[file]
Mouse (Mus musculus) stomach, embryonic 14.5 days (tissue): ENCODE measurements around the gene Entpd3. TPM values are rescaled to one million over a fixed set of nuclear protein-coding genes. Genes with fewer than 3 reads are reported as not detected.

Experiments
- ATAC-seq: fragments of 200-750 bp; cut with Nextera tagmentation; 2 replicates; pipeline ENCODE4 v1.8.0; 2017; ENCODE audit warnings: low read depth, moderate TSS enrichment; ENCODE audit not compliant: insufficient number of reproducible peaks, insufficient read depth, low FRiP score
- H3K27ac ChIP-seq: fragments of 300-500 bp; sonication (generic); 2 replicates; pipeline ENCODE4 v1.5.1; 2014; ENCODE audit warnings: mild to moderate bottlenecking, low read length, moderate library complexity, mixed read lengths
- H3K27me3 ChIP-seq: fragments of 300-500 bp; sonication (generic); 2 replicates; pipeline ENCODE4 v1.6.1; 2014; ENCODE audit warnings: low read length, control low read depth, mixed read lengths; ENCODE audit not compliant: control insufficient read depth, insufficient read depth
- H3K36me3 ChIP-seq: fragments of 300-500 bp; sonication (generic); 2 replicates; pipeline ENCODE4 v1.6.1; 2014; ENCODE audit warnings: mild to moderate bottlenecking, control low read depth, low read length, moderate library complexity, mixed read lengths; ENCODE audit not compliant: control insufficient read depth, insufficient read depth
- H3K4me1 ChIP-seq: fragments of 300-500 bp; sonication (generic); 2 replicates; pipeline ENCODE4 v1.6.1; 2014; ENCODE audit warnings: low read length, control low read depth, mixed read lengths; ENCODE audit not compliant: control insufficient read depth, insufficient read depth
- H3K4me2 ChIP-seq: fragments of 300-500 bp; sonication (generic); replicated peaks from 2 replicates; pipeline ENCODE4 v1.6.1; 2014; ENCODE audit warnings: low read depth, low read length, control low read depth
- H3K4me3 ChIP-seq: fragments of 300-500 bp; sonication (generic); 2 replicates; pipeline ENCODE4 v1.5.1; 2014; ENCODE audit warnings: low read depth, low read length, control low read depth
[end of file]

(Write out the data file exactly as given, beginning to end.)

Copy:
Mouse (Mus musculus) stomach, embryonic 14.5 days (tissue): ENCODE measurements around the gene Entpd3. TPM values are rescaled to one million over a fixed set of nuclear protein-coding genes. Genes with fewer than 3 reads are reported as not detected.

Experiments
- ATAC-seq: fragments of 200-750 bp; cut with Nextera tagmentation; 2 replicates; pipeline ENCODE4 v1.8.0; 2017; ENCODE audit warnings: low read depth, moderate TSS enrichment; ENCODE audit not compliant: insufficient number of reproducible peaks, insufficient read depth, low FRiP score
- H3K27ac ChIP-seq: fragments of 300-500 bp; sonication (generic); 2 replicates; pipeline ENCODE4 v1.5.1; 2014; ENCODE audit warnings: mild to moderate bottlenecking, low read length, moderate library complexity, mixed read lengths
- H3K27me3 ChIP-seq: fragments of 300-500 bp; sonication (generic); 2 replicates; pipeline ENCODE4 v1.6.1; 2014; ENCODE audit warnings: low read length, control low read depth, mixed read lengths; ENCODE audit not compliant: control insufficient read depth, insufficient read depth
- H3K36me3 ChIP-seq: fragments of 300-500 bp; sonication (generic); 2 replicates; pipeline ENCODE4 v1.6.1; 2014; ENCODE audit warnings: mild to moderate bottlenecking, control low read depth, low read length, moderate library complexity, mixed read lengths; ENCODE audit not compliant: control insufficient read depth, insufficient read depth
- H3K4me1 ChIP-seq: fragments of 300-500 bp; sonication (generic); 2 replicates; pipeline ENCODE4 v1.6.1; 2014; ENCODE audit warnings: low read length, control low read depth, mixed read lengths; ENCODE audit not compliant: control insufficient read depth, insufficient read depth
- H3K4me2 ChIP-seq: fragments of 300-500 bp; sonication (generic); replicated peaks from 2 replicates; pipeline ENCODE4 v1.6.1; 2014; ENCODE audit warnings: low read depth, low read length, control low read depth
- H3K4me3 ChIP-seq: fragments of 300-500 bp; sonication (generic); 2 replicates; pipeline ENCODE4 v1.5.1; 2014; ENCODE audit warnings: low read depth, low read length, control low read depth